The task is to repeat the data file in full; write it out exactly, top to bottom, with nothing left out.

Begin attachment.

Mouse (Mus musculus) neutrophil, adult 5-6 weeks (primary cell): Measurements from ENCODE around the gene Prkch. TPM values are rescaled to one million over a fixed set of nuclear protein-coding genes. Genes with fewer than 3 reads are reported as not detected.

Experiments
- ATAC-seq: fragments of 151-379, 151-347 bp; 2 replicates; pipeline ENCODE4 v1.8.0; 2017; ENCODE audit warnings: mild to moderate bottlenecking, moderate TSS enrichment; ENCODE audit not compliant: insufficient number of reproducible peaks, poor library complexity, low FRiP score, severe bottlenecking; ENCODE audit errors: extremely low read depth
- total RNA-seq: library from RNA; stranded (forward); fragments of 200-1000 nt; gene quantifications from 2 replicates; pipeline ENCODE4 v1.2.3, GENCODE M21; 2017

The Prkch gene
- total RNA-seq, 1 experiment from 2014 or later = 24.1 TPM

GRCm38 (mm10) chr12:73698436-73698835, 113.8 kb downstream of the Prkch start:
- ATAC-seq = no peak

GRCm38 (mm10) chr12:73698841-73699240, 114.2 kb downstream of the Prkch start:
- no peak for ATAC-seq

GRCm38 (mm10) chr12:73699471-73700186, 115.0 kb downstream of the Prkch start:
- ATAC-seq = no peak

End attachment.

Mouse (Mus musculus) neutrophil, adult 5-6 weeks (primary cell): Measurements from ENCODE around the gene Prkch. TPM values are rescaled to one million over a fixed set of nuclear protein-coding genes. Genes with fewer than 3 reads are reported as not detected.

Experiments
- ATAC-seq: fragments of 151-379, 151-347 bp; 2 replicates; pipeline ENCODE4 v1.8.0; 2017; ENCODE audit warnings: mild to moderate bottlenecking, moderate TSS enrichment; ENCODE audit not compliant: insufficient number of reproducible peaks, poor library complexity, low FRiP score, severe bottlenecking; ENCODE audit errors: extremely low read depth
- total RNA-seq: library from RNA; stranded (forward); fragments of 200-1000 nt; gene quantifications from 2 replicates; pipeline ENCODE4 v1.2.3, GENCODE M21; 2017

The Prkch gene
- total RNA-seq, 1 experiment from 2014 or later = 24.1 TPM

GRCm38 (mm10) chr12:73698436-73698835, 113.8 kb downstream of the Prkch start:
- ATAC-seq = no peak

GRCm38 (mm10) chr12:73698841-73699240, 114.2 kb downstream of the Prkch start:
- no peak for ATAC-seq

GRCm38 (mm10) chr12:73699471-73700186, 115.0 kb downstream of the Prkch start:
- ATAC-seq = no peak